Rapid Reaction: Denver Broncos

DENVER – A few thoughts on the Denver Broncos' 27-20 loss to the San Diego Chargers:

What it means: When quarterback Peyton Manning and many of his teammates said they didn’t like Thursday night games, they meant it. The Broncos looked woozy for much of this one, with poor decisions, ill-timed penalties and their most sluggish outing of the season, one that ended a 13-game regular-season home winning streak. And the loss certainly didn’t do them any favors in the race for home-field advantage in the AFC given that the New England Patriots hold the head-to-head tiebreaker.

Stock watch: The Broncos came into the game having surrendered at least 17 points in every game this season, and while public opinion about their defense couldn’t have been much lower than it's been of late, the group took yet another dip in this loss. The Broncos struggled mightily in both their base look and their specialty packages as Chargers coach (and former Broncos offensive coordinator) Mike McCoy and offensive coordinator Ken Whisenhunt consistently put them on their heels.

Bad timing: Already trailing 24-10 and needing as much time on the clock as possible to get back into it, the Broncos showed a remarkable lack of discipline. On a fourth-and-4 with 8 minutes, 28 seconds left in the third quarter, they handed the Chargers a gift-wrapped first down when Nate Irving was called for a neutral-zone infraction on a punt. The Broncos were later penalized for having 12 men on the field because the defense couldn’t work out its substitutions. As a result, the Broncos didn’t get the ball back again until there was 1:32 left in the third quarter. As it turned out, those were seven minutes they could have used.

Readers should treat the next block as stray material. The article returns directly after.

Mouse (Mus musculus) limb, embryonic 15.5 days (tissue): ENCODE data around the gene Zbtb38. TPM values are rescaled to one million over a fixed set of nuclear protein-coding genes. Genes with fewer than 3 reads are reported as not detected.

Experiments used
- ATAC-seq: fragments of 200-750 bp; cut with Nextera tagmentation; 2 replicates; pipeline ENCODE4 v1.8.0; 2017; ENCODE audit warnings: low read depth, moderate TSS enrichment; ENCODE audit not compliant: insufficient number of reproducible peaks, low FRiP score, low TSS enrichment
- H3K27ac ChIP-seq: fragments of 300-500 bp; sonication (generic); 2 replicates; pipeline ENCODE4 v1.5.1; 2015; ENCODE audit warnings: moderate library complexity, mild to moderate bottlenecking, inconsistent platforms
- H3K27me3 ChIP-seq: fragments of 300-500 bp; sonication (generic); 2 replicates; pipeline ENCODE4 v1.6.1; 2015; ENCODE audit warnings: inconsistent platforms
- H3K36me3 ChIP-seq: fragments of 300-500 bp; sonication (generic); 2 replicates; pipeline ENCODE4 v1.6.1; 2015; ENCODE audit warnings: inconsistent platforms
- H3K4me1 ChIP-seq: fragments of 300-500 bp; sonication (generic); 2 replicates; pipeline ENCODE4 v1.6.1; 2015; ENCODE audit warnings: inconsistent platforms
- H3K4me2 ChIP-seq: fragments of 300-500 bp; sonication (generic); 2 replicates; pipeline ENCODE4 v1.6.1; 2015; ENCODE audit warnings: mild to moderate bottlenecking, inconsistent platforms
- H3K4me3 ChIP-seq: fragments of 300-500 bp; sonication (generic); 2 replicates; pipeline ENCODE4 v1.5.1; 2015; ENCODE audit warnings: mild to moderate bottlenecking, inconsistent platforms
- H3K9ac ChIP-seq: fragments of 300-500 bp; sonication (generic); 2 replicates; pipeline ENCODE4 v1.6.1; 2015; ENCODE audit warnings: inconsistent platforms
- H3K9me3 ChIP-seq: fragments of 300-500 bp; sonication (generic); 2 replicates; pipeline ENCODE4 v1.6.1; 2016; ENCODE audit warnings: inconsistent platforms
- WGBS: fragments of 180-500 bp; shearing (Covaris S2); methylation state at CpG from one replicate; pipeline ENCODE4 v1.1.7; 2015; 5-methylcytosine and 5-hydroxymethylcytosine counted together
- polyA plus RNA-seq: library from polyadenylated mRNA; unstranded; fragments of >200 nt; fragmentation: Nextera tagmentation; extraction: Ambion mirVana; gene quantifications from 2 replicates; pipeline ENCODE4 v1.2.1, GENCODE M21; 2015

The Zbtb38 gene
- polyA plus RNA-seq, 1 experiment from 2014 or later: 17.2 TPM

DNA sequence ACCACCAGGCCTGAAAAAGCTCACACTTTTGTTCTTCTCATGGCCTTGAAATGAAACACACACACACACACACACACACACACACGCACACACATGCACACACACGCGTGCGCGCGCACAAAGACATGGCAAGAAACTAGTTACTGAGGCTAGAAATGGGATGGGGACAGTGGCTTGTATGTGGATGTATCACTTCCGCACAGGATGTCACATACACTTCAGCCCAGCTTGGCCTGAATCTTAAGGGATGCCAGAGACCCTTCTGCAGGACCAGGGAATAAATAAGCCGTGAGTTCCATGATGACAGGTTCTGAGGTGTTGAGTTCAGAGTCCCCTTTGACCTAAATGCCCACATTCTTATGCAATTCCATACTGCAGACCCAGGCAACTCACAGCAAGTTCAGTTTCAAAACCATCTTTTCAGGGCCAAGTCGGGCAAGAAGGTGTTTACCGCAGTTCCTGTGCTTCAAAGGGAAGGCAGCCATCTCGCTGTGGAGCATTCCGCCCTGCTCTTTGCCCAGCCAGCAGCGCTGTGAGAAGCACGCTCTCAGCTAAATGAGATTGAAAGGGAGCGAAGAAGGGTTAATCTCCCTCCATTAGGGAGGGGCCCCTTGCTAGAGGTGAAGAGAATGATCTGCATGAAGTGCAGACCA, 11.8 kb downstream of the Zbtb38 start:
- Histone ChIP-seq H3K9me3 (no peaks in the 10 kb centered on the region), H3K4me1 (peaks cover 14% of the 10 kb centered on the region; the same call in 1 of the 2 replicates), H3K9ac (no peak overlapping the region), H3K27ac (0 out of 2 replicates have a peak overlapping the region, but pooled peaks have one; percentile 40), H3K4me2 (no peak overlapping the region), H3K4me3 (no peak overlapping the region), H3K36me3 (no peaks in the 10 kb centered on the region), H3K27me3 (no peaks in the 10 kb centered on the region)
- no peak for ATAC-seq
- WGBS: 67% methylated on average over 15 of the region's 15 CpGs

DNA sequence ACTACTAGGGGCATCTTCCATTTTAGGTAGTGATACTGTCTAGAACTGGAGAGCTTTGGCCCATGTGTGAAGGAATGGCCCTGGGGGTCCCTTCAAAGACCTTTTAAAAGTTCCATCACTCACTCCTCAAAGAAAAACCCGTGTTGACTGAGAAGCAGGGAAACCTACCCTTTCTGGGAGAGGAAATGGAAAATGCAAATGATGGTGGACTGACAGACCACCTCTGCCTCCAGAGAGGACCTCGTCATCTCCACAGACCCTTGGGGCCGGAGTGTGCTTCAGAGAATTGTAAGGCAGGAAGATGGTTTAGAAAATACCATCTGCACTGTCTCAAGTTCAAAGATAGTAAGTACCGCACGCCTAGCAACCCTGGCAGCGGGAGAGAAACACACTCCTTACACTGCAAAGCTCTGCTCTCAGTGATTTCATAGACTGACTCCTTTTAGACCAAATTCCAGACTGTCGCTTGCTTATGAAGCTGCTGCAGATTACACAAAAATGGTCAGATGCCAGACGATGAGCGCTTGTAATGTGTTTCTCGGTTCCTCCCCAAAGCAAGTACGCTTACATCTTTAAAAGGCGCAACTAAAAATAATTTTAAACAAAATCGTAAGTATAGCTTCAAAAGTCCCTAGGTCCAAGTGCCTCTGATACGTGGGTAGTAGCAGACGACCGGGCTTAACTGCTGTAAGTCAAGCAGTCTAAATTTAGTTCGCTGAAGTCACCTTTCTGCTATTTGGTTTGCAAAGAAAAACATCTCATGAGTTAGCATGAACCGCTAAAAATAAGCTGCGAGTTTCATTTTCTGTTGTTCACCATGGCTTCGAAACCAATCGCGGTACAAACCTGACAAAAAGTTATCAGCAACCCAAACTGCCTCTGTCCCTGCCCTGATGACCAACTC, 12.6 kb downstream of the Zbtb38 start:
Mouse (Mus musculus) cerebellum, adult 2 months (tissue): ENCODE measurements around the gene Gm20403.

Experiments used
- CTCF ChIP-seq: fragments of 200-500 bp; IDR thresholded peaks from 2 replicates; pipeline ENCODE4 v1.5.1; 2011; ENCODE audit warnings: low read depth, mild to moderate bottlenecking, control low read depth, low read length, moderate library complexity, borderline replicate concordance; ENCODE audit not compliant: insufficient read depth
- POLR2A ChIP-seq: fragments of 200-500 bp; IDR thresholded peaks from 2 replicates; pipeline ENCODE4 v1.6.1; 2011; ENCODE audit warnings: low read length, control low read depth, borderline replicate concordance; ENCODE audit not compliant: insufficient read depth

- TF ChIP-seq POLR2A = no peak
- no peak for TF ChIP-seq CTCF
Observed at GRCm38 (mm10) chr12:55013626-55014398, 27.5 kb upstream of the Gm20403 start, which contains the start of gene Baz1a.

Find the young guys: It’s pretty clear how offenses have decided to attack the Broncos' secondary. They’re going to find rookie Kayvon Webster in coverage outside, and when they can isolate safety Duke Ihenacho in the middle of the field in coverage, they’re going there. Chargers quarterback Philip Rivers repeatedly worked over Webster, especially after the Broncos elected to match up Dominique Rodgers-Cromartie on Keenan Allen. Rivers kept swinging away at the rookie, and then would go at Ihenacho when the Broncos were in six- or seven-defensive-back packages. It's one of the reasons the Broncos have moved Omar Bolden into Ihenacho's spot in the base defense.

What’s next: With the regular-season home schedule in the books, the Broncos get an extended break before they head to Houston to face the 2-11 Texans, who have already fired Gary Kubiak as coach. The Texans have the No. 2 pass defense in the league (183.6 yards allowed per game), but the Broncos are going to need to reset themselves and get back to business.